Mingun Pagoda – Pahtodawgyi Ruins By Mandalay, Myanmar
The awesome Mingun Pagoda (also known as the Pahtodawgyi ruins) is one of the most interesting things to see near Mandalay, Myanmar.
This is a giant unfinished monument from 18th century Burma that was meant to be the biggest temple in the country, and it’s pretty easy to reach from Mandalay with a short ferry ride over the Irrawaddy river.This travel guide will explain how to get there, and everything you need to know before you go!
What Is It?
The Mingun Pagoda was a temple project of the eccentric Burmese King Bodawpaya in 1790, but because of costs and superstition the building was never completed.
A legend at the time said that if the building was finished, the king and country would be destroyed. Apparently the king was scared by this, because the construction of Mingun Pagoda was completely abandoned.
An earthquake in 1839 did even more damage, creating the rubble and giant cracks in the walls that can be seen in Pahtodawgyi today.
The building is 50 meters tall, but the final pagoda was planned to be more than 150 meters tall (500 feet). If it was finished, this would have been the world’s biggest stupa (and might have held some other records too!).
If you’ve seen the famous Burmese pagodas at Old Bagan, you can imagine how magnificent this building would’ve been if it reached its full size. It would’ve been a wonder of the world.
Instead, it’s just a very impressive pile of bricks and history!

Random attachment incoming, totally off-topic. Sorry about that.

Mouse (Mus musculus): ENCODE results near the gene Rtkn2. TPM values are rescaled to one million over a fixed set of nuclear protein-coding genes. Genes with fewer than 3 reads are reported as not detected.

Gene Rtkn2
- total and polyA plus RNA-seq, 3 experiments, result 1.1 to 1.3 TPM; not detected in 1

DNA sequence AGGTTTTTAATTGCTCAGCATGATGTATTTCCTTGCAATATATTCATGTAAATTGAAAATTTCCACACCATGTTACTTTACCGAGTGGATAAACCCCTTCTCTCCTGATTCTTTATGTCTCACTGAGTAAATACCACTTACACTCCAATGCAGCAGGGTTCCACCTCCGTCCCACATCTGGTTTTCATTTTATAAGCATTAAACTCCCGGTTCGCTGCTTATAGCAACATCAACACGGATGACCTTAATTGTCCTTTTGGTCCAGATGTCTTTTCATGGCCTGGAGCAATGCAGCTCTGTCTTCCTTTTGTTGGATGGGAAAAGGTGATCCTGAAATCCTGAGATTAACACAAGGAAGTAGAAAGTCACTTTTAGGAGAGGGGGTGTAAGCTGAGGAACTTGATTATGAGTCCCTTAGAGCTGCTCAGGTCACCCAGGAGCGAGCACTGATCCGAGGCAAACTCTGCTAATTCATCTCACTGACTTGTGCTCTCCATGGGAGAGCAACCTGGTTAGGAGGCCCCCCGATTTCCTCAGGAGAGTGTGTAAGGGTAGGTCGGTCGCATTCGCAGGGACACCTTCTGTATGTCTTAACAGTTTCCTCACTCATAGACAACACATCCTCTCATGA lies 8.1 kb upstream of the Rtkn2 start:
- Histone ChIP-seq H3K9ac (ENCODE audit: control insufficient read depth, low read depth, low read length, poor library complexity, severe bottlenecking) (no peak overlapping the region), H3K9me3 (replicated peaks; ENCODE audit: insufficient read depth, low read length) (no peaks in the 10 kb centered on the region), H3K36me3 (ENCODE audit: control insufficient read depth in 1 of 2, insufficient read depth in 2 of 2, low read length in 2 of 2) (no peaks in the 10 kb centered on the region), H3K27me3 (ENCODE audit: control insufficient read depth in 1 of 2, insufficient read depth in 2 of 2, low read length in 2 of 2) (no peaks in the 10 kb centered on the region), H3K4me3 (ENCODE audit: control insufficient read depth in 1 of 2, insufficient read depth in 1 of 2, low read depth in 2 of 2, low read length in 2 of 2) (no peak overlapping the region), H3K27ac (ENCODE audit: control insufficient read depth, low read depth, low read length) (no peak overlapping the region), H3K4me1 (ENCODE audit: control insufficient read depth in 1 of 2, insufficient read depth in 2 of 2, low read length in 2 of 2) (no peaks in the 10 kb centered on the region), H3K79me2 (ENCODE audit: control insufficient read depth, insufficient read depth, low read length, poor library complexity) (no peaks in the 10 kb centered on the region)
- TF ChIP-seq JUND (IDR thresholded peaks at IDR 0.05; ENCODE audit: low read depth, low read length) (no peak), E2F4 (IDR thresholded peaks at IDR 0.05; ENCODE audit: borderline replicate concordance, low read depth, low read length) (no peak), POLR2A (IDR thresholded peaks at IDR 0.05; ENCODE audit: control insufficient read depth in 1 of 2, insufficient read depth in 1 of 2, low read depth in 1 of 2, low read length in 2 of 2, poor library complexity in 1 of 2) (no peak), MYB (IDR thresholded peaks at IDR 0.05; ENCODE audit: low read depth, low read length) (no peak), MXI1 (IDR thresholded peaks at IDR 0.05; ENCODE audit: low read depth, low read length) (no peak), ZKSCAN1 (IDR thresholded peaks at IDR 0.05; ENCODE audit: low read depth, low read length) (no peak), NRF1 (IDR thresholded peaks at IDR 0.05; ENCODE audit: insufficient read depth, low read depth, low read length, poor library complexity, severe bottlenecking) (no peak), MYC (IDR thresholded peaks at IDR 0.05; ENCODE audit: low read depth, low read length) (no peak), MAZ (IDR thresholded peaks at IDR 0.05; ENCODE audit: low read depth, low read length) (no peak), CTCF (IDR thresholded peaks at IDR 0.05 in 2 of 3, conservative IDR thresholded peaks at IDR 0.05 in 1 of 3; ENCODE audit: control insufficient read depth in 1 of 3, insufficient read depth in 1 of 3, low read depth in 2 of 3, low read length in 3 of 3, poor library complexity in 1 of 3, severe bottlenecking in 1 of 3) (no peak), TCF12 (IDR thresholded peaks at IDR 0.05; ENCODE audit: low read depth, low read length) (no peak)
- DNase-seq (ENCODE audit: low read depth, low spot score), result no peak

Mingun Pagoda – What To Expect
There’s a foot path that circles the Mingun Pagoda so you can admire and take pictures of the outside, and then a flight of stairs to walk up to the top for a view.
The ruined, time-worn doorways are really cool for photos. There’s one on each side of the rectangular building, and one of the doorways even has a huge crack running straight down the middle from an earthquake! It’s like an Indiana Jones set.
You can walk inside these doorways, but it only goes about one meter deep because the inside of the building is collapsed and sealed off. Just north of Pahtodawgyi is a giant 90 ton bell (the world’s biggest ringing bell), which was meant to accompany the building when it was finished.
All in all, the Mingun Pagoda is a fascinating place to visit along with the nearby bell and the Hsinbyume white pagoda!
There’s an entry fee of 5,000 Kyats (US $3.50) as of 2020, and this includes entrance to the other nearby monuments like the Hsinbyume white pagoda.
This ticket is separate from the ferry charge to get to Mingun (see below).
How To Get There
The Mingun Pagoda (Pahtodawgyi) is on the west side of the Irrawaddy River, about 10 km from Mandalay city and just a short walk from the river itself.
To get there from Mandalay, you’ll need to cross with the Mingun ferry. It’s a fun and relaxing journey that takes about 45-60 minutes. Boarding the boat may be a little sketchy for older people because you have to walk a thin plank.
You can buy Mingun ferry tickets starting at 8:15 AM and the roundtrip price is 5,000 Kyats. The ferry goes to Mingun daily at 9 AM, and back to Mandalay at 1:00 or 1:30 PM. This means you have about 2-3 hours to explore the Mingun area before the boat goes back.
If you happen to miss the scheduled boat, or just want to skip any hassle, you can charter a private boat from the same jetty for about 30,000 Kyats return price, and they’ll wait for you while you explore Mingun.
Where We Stayed
We stayed at the 3-star Hotel Aurora in Mandalay city for $22 USD per night and loved it.
For this price we got a clean double room with A/C, private bathroom, and one of the best buffet breakfasts we’ve ever had at a hotel.
We ate all our meals at the hotel restaurant, and the location was perfect for exploring the temples and other tourist sights in Mandalay city.
Prices may fluctuate from time to time, so just keep an eye out for a good deal!